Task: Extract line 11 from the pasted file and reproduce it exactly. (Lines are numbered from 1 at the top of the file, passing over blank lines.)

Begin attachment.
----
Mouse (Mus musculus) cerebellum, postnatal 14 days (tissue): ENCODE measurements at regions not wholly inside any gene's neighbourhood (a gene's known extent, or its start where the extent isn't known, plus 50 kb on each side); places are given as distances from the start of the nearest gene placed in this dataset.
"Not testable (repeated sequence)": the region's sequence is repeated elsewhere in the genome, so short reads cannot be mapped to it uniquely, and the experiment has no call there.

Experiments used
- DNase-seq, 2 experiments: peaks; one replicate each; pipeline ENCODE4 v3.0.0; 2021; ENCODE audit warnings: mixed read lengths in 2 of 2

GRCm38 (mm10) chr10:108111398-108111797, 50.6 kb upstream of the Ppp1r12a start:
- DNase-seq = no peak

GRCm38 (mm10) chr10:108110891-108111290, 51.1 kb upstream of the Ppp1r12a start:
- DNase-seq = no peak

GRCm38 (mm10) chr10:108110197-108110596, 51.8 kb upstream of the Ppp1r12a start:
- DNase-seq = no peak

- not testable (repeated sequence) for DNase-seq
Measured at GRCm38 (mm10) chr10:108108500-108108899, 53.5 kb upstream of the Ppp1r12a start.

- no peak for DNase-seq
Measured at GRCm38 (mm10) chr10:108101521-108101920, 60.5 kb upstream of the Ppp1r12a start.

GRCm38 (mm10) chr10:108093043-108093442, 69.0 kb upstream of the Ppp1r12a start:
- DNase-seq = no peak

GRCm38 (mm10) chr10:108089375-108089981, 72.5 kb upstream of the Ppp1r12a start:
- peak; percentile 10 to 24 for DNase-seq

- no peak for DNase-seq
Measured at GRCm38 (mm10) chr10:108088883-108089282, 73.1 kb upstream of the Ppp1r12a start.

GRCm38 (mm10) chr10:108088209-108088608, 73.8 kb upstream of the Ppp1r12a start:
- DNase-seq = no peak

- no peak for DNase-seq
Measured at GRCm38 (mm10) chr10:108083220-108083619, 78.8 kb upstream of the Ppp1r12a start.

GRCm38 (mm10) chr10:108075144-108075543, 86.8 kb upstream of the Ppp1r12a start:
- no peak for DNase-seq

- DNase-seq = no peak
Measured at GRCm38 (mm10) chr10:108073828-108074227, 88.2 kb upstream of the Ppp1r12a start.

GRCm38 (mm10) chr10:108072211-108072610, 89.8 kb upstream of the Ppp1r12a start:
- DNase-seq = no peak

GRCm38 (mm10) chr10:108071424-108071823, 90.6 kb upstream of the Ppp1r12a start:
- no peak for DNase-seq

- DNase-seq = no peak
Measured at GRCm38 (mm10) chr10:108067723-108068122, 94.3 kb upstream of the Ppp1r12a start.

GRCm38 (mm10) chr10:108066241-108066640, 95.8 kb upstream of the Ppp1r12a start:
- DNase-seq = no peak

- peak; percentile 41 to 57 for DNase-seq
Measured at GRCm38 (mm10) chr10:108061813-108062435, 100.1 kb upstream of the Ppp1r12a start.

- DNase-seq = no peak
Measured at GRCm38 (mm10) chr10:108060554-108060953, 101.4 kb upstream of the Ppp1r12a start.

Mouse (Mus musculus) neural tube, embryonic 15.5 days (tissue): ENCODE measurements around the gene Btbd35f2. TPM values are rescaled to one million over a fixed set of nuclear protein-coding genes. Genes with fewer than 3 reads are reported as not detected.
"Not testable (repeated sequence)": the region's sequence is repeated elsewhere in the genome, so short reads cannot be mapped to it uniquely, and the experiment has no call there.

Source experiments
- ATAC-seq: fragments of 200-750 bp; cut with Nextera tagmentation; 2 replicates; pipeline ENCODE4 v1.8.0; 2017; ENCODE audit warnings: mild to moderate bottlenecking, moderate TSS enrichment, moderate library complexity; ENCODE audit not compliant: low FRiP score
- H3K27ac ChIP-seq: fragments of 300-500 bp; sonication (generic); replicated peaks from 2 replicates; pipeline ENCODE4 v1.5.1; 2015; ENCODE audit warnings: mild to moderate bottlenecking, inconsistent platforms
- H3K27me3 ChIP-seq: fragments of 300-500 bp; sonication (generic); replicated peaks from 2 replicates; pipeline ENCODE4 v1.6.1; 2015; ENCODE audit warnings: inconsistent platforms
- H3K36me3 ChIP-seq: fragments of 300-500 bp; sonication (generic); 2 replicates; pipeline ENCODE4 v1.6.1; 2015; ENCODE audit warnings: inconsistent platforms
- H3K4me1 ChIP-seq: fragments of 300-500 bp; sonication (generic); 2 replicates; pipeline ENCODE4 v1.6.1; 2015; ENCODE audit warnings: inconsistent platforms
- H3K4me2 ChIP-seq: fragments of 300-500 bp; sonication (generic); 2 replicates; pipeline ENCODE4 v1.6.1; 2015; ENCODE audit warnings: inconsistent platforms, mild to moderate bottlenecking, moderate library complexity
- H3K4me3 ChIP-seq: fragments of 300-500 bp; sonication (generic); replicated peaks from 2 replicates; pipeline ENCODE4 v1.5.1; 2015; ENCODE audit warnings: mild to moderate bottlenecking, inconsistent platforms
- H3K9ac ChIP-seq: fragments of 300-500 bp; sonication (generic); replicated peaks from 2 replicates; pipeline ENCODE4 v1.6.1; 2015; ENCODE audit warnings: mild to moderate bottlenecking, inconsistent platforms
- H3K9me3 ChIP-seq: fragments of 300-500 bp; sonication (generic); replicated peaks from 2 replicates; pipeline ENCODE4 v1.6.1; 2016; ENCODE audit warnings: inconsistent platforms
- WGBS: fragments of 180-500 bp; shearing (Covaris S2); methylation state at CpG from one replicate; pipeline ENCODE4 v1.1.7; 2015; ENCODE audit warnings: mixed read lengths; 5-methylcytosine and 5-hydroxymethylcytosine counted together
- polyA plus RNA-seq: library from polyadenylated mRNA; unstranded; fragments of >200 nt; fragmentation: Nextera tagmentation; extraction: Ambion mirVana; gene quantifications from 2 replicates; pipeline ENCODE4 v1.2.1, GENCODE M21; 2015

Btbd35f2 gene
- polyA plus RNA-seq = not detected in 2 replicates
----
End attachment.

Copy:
- not testable (repeated sequence) for DNase-seq